String Theory Does Not Win a Nobel, and I Win a Bet

Scientific American Blog Network | 10/8/2019 | John Horgan
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I just won a bet I made in 2002 with physicist Michio Kaku. I bet him $1,000 that “by 2020, no one will have won a Nobel Prize for work on superstring theory, membrane theory, or some other unified theory describing all the forces of nature.” This year’s Nobel Prize in Physics, which recognized solid work in cosmology (yay Jim Peebles!) and astronomy, was Kaku’s last chance to win before 2020.

Kaku and I made the bet under the auspices of Long Bets, a “public arena for enjoyably competitive predictions, of interest to society, with philanthropic money at stake.” Long Bets is a project of the Long Now Foundation, which Stewart Brand and others created in 1996 to promote “long-term thinking.” Folks like Warren Buffet, Christof Koch, Freeman Dyson, Ray Kurzweil, Gordon Bell, Eric Schmidt, Steven Pinker and Ted Danson have made hundreds of bets on predictions involving science, politics, the environment, economics, sports, you name it. Proceeds of bets go to a charity chosen by the winner. Kaku and I each put up $1,000 for our wager. Since I won, $2,000 goes to the Nature Conservancy. If Kaku had won, the money would have gone to National Peace Action.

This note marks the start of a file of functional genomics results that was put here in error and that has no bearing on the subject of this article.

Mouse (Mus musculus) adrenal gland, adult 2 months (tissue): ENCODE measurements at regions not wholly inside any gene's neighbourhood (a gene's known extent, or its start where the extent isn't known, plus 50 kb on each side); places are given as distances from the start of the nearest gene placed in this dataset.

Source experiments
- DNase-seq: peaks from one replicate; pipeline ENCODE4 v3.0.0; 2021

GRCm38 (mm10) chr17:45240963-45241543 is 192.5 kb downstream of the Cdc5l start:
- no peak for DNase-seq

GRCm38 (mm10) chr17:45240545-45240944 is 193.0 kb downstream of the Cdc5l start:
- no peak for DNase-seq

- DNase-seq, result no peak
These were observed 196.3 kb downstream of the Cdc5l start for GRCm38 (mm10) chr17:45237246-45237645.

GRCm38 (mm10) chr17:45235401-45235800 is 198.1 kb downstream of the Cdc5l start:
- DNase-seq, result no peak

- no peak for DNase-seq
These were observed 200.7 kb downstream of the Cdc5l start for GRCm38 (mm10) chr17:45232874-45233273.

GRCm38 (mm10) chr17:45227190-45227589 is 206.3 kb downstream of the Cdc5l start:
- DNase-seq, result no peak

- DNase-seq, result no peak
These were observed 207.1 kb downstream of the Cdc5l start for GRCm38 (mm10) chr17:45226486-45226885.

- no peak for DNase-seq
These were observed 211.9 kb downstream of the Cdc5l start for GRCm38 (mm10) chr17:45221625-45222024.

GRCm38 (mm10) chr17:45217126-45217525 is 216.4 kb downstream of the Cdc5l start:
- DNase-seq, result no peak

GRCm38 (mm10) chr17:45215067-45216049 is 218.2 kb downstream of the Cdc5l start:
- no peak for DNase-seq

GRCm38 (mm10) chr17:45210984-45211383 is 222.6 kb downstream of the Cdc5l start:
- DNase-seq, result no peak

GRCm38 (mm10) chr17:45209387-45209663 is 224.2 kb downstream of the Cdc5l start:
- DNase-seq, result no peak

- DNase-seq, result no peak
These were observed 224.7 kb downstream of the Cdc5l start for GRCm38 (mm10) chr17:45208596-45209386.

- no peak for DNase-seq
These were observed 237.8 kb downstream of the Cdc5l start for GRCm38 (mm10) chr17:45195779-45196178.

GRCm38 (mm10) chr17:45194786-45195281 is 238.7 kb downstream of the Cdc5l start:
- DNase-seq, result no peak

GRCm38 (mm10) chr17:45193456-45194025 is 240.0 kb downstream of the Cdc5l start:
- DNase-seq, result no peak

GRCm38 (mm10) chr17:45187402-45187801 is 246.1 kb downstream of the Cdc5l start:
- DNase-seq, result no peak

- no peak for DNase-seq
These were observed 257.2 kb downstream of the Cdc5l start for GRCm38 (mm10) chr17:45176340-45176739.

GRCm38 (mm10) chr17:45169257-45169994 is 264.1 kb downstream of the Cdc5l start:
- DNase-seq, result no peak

Physicist - Lee - Smolin - Proponent - Theory

Physicist Lee Smolin, a proponent of a rival to string theory called loop-space theory, was supposed to bet against me, but after fussing over the wording of the wager, he backed out. Smart move, Lee. Physicists have yet to produce any empirical evidence for either string theory, which was invented more than 40 years ago, loop-space theory or any other unified theory. They don’t even have good ideas for obtaining evidence.

Below are the arguments that Kaku and I presented in 2002. In my argument I predicted that “over the next twenty years, fewer smart young physicists will be attracted to an endeavor...
(Excerpt) Read more at: Scientific American Blog Network
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